Paperback $25.95 
ISBN: 978-1-4780-1780-6 

Weixian Pan


Many recent works, including Yuriko Furuhata’s Climatic Media: Transpacific Experiments in Atmospheric Control, have emerged from a deep concern for our present time marked by both planetary climate crisis and dependency on computational media. Yet very few authors share her ambition to trace how we get here: the transpacific genealogy of atmospheric control across the United States and Japan since the twentieth century, one that operates not only across scales but also brings together seemingly distant histories of atmospheric science, architectural design, environmental media, cybernetics, and empire-building.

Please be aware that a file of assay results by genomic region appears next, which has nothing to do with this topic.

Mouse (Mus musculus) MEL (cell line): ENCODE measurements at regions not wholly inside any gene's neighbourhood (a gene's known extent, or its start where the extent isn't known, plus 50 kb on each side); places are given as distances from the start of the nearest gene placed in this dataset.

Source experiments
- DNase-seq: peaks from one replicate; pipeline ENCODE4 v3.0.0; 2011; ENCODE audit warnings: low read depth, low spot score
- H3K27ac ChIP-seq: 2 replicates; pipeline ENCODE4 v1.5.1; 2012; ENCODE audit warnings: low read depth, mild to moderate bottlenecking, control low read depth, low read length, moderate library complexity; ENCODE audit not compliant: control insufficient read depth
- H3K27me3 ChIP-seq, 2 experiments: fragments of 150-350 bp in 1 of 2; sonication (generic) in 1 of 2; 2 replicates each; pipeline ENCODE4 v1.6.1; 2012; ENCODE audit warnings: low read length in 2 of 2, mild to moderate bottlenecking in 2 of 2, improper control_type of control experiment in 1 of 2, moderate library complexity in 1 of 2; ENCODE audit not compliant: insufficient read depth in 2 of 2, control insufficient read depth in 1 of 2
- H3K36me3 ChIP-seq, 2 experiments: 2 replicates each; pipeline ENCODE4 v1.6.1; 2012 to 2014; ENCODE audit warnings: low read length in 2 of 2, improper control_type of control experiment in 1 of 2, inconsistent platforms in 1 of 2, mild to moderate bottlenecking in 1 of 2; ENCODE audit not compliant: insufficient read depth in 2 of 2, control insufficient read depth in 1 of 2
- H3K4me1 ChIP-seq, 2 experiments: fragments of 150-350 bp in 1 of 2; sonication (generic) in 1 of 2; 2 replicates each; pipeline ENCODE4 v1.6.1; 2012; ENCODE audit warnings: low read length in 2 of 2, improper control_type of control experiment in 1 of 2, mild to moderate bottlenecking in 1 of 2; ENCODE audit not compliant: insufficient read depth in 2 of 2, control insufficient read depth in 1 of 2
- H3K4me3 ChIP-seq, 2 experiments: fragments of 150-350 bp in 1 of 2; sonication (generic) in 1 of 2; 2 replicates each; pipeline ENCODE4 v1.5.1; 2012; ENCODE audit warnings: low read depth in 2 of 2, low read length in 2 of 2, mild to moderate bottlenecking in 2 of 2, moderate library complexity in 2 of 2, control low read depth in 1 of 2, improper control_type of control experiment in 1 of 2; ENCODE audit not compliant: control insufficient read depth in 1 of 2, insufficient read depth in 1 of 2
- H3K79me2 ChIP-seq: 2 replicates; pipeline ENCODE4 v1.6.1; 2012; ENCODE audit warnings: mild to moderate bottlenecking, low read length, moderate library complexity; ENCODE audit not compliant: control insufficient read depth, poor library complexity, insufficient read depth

Digital Black Feminism by Catherine Knight Steele (review)

p. 217-218

Digital Black Feminism
by Catherine Knight Steele
New York University Press, 2021, 208 pp.  
Paperback, $27; hardback, $89 
ISBN 9781479808380, 9781479808373 

Rachel Pierce


Catherine Knight Steele’s Digital Black Feminism has two goals. The first is one of recovery: Digital Black Feminism contributes to a growing area of scholarship that attempts to uncover and, in doing so, center, the role of women and minorities in the development of digital tools and practices. The second goal is the centering of non-academic online critical voices as central to Black feminist thinking. Out of these two goals emerges the argument of the book – that “the use of online technology by Black feminist thinkers has changed the outcome and possibilities of Black feminist thought in the digital age, and Black feminist thought has simultaneously changed the technologies themselves” (4-5).